Sunday, November 20, 2016 4:15PM  4:28PM 
D32.00007: Effect of truncated cone roughness element density on hydrodynamic drag Kristofer Womack, Michael Schultz, Charles Meneveau An experimental study was conducted on roughwall, turbulent boundary layer flow. Varying planform densities of truncated cone roughness elements were investigated. Element densities studied ranged from 10\% to 57\%. Detailed turbulent boundary layer velocity statistics were recorded with a twocomponent LDV system on a threeaxis traverse. Hydrodynamic roughness length ($z_0$) and skinfriction coefficient ($C_f$) were determined and compared with the estimates from existing roughness element drag prediction models including Macdonald et al. (1998) and Yang et al. (2015). The roughness elements used in this work model idealized barnacles, so implications of this data set for ship powering are considered. [Preview Abstract] 
Sunday, November 20, 2016 4:28PM  4:41PM 
D32.00008: Skin friction measurements of mathematically generated roughness in the transitionally to fullyrough regimes Julio Barros, Michael Schultz, Karen Flack Engineering systems are affected by surface roughness which cause an increase in drag leading to significant performance penalties. One important question is how to predict frictional drag purely based upon surface topography. Although significant progress has been made in recent years, this has proven to be challenging. The present work takes a systematic approach by generating surface roughness in which surfaces parameters, such as $rms$, skewness, can be controlled. Surfaces were produced using the random Fourier modes method with enforced powerlaw spectral slopes. The surfaces were manufactured using high resolution 3Dprinting. In this study three surfaces with constant amplitude and varying slope, $P$, were investigated ($P = 0.5, 1.0, 1.5$). Skinfriction measurements were conducted in a high Reynolds number turbulent channel flow facility, covering a wide range of Reynolds numbers, from hydraulicsmooth to fullyrough regimes. Results show that some long wavelength roughness scales do not contribute significantly to the frictional drag, thus highlighting the need for filtering in the calculation of surface statistics. Upon highpass filtering, it was found that $k_{rms}$ is highly correlated with the measured $k_s$. [Preview Abstract]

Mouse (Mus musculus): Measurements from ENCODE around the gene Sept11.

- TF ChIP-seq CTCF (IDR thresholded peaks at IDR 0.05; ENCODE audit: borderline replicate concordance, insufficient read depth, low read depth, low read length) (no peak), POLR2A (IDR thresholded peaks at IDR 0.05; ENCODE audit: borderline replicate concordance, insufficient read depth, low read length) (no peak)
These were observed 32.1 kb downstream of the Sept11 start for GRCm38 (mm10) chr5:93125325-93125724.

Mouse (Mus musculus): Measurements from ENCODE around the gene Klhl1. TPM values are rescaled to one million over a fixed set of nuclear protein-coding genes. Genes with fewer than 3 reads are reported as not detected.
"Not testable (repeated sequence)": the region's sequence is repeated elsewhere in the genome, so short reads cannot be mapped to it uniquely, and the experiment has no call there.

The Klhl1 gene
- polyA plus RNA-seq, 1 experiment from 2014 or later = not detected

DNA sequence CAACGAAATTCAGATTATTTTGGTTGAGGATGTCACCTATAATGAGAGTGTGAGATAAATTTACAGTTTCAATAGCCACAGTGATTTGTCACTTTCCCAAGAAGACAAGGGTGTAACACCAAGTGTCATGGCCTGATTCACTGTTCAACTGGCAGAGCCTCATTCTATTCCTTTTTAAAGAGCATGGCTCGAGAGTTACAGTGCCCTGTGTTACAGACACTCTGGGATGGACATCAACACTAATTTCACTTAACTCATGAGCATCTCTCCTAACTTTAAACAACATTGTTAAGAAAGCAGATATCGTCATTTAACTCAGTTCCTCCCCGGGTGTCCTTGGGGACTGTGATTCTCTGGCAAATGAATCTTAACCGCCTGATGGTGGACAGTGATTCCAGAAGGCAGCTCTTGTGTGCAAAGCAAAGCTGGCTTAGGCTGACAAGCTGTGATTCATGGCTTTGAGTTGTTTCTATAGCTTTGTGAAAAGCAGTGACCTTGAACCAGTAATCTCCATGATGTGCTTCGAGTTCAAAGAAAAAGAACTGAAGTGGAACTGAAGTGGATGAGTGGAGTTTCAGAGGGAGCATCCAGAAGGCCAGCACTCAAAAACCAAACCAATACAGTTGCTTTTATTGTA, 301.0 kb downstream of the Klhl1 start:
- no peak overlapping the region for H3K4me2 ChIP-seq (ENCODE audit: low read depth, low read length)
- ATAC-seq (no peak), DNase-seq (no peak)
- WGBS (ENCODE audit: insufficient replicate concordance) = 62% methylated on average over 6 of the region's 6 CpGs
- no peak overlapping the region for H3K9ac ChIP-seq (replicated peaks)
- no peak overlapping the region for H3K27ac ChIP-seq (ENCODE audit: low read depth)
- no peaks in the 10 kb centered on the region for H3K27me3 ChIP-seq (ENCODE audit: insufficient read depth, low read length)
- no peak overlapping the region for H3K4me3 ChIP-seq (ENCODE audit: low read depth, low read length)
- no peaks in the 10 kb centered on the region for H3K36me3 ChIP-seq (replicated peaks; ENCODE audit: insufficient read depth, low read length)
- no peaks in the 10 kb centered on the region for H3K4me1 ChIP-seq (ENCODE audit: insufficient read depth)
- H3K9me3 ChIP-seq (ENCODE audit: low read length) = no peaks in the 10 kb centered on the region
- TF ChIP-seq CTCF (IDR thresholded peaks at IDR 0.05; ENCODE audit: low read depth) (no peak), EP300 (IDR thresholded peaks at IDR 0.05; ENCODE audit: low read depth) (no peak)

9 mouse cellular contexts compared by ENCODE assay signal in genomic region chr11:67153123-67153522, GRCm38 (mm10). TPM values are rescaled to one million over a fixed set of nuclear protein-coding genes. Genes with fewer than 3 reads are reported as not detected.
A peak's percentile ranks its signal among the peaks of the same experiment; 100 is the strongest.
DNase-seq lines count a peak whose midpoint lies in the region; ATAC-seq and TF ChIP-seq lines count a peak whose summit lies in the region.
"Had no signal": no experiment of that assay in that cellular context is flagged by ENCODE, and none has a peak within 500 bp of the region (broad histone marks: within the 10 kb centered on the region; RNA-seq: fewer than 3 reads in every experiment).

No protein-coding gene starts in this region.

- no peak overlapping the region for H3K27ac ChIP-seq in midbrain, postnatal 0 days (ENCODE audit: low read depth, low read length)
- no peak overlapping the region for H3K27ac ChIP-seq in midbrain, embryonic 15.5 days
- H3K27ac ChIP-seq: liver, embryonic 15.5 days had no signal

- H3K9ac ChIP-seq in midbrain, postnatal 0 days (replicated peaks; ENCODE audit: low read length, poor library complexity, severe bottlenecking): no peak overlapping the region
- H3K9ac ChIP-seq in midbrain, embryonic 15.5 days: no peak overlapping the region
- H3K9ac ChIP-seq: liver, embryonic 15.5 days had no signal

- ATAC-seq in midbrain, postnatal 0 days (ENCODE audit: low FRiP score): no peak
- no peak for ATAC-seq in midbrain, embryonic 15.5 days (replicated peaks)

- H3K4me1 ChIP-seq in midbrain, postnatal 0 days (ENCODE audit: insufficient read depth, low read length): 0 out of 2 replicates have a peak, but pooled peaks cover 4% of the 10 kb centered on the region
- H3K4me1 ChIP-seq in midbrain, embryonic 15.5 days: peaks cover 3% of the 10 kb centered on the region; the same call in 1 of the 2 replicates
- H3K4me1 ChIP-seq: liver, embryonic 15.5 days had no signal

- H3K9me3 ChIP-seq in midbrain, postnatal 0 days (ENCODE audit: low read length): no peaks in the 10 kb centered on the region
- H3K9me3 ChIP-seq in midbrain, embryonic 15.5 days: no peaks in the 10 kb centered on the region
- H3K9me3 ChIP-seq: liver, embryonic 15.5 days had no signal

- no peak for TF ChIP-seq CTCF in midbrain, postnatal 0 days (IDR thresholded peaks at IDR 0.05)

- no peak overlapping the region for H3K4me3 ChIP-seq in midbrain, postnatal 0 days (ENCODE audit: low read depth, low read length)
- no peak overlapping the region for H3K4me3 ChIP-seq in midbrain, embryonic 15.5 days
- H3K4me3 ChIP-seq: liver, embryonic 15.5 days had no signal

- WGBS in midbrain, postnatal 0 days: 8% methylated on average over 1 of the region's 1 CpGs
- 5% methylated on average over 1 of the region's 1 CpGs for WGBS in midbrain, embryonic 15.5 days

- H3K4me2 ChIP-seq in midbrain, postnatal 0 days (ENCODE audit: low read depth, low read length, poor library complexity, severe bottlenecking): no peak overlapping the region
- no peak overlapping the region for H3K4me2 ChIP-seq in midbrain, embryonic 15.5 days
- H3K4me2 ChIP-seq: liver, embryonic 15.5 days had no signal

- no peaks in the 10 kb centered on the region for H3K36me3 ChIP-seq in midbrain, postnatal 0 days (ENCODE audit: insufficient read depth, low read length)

D32.00009: ABSTRACT WITHDRAWN 

D32.00010: ABSTRACT WITHDRAWN